From Thermography to VAR: Technology applied to sport
In the recent years, technological advances are making its way in sports world. However, it should be asked in what measurement that advances are simply used at the service of the television spectacle or, otherwise, if its use in order to improve sport in essence is fully extended, with implementations and objectives obviously differents depending on the sport they are introduced.
This kind of technology has been turned into a fundamental pillar in sports industry, being pioneer in its use in many ways until reaching a point at which nowadays it’s really hard to think some sports without the presence of this tools.
Therefore, we bring you a summary of some of these technologies that have managed to improve the world of sports formation and performance.
Thermography applied to sport is a technology that allows to evaluate the superficial temperature of athletes in a particular moment. This technology has its origin in the National Institute of Physical Education (INEF) of Madrid and it’s used by many different elite clubs from several sports disciplines.
ThermoHuman is a company specialized in thermography applied to physical activity that has stirred up the field of injury preventions in sport. It’s a software that analyses with artificial vision human thermic images in order to detect asymmetries in the body temperature, which can help to prevent possible muscle fatigues and injuries. Through a detailed exam of the users’ physical condition, a specific training can be planned for each user.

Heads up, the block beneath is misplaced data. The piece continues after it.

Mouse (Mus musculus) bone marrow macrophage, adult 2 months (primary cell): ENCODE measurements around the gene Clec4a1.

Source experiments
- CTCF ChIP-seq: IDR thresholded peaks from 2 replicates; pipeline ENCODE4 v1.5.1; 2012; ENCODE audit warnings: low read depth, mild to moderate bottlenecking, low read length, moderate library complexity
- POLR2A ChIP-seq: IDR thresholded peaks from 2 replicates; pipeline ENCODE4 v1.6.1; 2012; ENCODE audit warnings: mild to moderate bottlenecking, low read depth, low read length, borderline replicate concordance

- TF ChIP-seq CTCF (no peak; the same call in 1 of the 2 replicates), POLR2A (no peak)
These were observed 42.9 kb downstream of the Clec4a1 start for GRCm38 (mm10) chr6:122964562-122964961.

In conclusion, this system helps to prevent injuries by means of a previous analysis. The applications of infrared thermography in sports science, medicine and physiotherapy includes both injuries tracking and prevention, the initial assessment and the physical load measurement.
Sports disciplines such diverse as tennis, American football, baseball, cricket and motor sports, among others, have open the door to the improve of its competitions through the different applications of this technological advance.
2. Tracking systems
Other technologies that have sharply developed in the recent years in sport are the tracking and positioning systems. These tools offer an invaluable information to team sports like football, basketball or indoor football, among others. They help the coaching staff to go in depth in the knowledge of its players and to make decisions, not only during a competition, but also during training and rest cycles